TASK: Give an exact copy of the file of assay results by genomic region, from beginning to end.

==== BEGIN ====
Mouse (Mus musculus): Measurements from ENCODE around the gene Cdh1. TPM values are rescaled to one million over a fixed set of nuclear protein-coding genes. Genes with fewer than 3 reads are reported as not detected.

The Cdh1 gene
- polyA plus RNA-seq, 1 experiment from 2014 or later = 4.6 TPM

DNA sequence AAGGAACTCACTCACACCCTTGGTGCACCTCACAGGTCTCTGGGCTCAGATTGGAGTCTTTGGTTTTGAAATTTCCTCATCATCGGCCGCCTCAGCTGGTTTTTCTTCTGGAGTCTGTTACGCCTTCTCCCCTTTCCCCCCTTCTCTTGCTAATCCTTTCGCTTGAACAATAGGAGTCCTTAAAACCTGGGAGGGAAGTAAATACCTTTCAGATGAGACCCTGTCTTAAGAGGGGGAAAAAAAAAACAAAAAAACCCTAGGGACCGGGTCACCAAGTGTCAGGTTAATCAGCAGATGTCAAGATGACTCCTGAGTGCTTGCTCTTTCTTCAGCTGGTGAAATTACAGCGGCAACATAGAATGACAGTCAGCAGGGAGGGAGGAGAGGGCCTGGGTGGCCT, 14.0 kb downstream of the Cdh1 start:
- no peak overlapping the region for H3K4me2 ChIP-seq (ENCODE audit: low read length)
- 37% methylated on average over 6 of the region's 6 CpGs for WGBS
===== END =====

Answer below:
Mouse (Mus musculus): Measurements from ENCODE around the gene Cdh1. TPM values are rescaled to one million over a fixed set of nuclear protein-coding genes. Genes with fewer than 3 reads are reported as not detected.

The Cdh1 gene
- polyA plus RNA-seq, 1 experiment from 2014 or later = 4.6 TPM

DNA sequence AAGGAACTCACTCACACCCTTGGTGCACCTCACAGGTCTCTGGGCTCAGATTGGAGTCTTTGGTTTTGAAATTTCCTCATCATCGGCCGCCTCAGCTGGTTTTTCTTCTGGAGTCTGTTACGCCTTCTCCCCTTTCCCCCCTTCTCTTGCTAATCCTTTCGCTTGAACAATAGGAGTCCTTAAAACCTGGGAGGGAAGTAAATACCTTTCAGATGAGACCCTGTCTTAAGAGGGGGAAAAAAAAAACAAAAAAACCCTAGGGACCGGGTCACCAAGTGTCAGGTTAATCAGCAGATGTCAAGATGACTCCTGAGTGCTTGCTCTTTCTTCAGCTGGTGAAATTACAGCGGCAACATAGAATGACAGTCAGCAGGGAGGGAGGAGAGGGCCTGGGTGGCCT, 14.0 kb downstream of the Cdh1 start:
- no peak overlapping the region for H3K4me2 ChIP-seq (ENCODE audit: low read length)
- 37% methylated on average over 6 of the region's 6 CpGs for WGBS